When this editor was running a telecare & telehealth programme in Surrey, there was always the dread when meeting professionals that one of the daily internet newssheets would publicise another paper about the Whole System Demonstrator (WSD) that ‘proved’ that one or other form of remote patient monitoring (RPM) cost more per QALY than a voyage on Virgin Galactic. The day was then spent unconstructively, making some or all of the points encapsulated in my original post on 22 July last year entitled “Time to bid farewell to the WSD”.
Thankfully the flow of WSD papers has since dwindled. Doubtless many hoped they had stopped for good, in view of their total irrelevance to the real world in 2014. However, on the offchance that some poor reader has found themselves being challenged about the abstract of a recent paper picked up by Pulse, on the high cost per QALY of telecare by one of the few professionals who still do not accept the value of appropriated technology, here is what you might tell them (more…)
TTA Contributing Editor Charles Lowe asks whether it is now time to stop looking back to the UK’s pioneering Whole Systems Demonstrator (WSD) programme.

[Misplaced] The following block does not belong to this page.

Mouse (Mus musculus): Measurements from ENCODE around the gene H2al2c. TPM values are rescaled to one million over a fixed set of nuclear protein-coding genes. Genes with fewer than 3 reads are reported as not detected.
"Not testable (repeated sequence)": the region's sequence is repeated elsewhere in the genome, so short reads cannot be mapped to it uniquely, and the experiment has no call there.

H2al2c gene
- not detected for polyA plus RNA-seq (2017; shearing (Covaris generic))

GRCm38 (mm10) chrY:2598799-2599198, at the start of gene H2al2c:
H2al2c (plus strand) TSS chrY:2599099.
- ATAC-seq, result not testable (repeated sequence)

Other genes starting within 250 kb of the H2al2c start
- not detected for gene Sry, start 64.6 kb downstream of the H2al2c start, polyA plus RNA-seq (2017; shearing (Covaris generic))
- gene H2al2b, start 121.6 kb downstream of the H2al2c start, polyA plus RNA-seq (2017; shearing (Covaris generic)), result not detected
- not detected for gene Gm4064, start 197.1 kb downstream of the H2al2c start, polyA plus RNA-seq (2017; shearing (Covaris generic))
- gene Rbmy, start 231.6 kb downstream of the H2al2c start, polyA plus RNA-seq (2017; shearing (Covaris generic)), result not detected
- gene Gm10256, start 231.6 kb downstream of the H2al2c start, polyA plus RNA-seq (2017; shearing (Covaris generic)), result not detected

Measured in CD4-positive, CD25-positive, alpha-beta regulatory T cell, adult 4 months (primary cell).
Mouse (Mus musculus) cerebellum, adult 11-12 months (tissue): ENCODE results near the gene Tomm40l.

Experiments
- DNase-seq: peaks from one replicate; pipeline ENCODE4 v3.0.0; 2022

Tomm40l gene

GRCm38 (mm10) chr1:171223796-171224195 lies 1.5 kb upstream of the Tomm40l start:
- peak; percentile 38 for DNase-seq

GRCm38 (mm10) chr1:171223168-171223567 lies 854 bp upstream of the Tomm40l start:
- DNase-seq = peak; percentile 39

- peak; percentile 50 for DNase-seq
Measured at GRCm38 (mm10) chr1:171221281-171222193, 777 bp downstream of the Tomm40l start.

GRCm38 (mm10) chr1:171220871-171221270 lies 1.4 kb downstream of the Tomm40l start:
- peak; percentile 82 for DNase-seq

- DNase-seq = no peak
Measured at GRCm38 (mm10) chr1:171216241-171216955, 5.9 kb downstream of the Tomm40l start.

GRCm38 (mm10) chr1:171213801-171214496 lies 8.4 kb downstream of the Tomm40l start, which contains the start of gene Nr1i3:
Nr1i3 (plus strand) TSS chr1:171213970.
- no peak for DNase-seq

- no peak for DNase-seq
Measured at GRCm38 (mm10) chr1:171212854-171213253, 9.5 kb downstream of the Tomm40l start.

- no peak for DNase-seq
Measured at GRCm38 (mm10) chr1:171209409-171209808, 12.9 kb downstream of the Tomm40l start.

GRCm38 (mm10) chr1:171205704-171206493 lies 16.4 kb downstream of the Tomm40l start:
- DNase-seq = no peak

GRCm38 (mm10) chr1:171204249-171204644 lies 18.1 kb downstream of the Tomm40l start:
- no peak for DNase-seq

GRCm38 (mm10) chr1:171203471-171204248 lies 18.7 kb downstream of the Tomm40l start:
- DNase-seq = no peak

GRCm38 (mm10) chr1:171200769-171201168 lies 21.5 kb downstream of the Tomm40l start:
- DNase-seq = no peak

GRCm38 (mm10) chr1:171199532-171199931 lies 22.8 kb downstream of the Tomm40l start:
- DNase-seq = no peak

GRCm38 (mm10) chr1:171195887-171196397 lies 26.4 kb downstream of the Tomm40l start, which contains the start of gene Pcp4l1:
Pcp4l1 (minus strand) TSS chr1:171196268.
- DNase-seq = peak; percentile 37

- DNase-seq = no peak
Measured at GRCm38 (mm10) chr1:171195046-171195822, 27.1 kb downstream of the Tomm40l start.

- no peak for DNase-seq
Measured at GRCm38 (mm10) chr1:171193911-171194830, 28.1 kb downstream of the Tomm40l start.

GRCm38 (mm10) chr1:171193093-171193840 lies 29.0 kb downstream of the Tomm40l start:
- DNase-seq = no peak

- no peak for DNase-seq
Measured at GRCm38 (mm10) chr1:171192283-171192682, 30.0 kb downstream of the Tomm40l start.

As the person who led the bid for Whole System Demonstrator status for LB Newham back in 2006/7, this is my case that it’s time now to bid farewell to the programme, as soon as is possible.
Why? This was a great programme that came up with some encouraging results for telehealth, and taught us a huge amount about how best to implement telehealth and telecare. However the echoes from that long gone time are increasingly providing ammunition for the naysayers, when in reality the world is now a totally different place. The technology is unrecognisable from that that we considered when bidding for the WSD in 2006; it is far more efficacious and far cheaper; and it can be deployed much faster & for many more conditions, opening up many possibilities not available to us when we won in 2007. We now know much more about how to implement the technology too: in particular it delivers greatest benefit when a part of an overall programme for improving care and not, as the WSD randomised control trial (RCT) treated it, as a simple intervention, like most drugs. In retrospect therefore there were significant weaknesses in the way the trial was run.
The continuing drip-feed of WSD results is sadly resulting in (more…)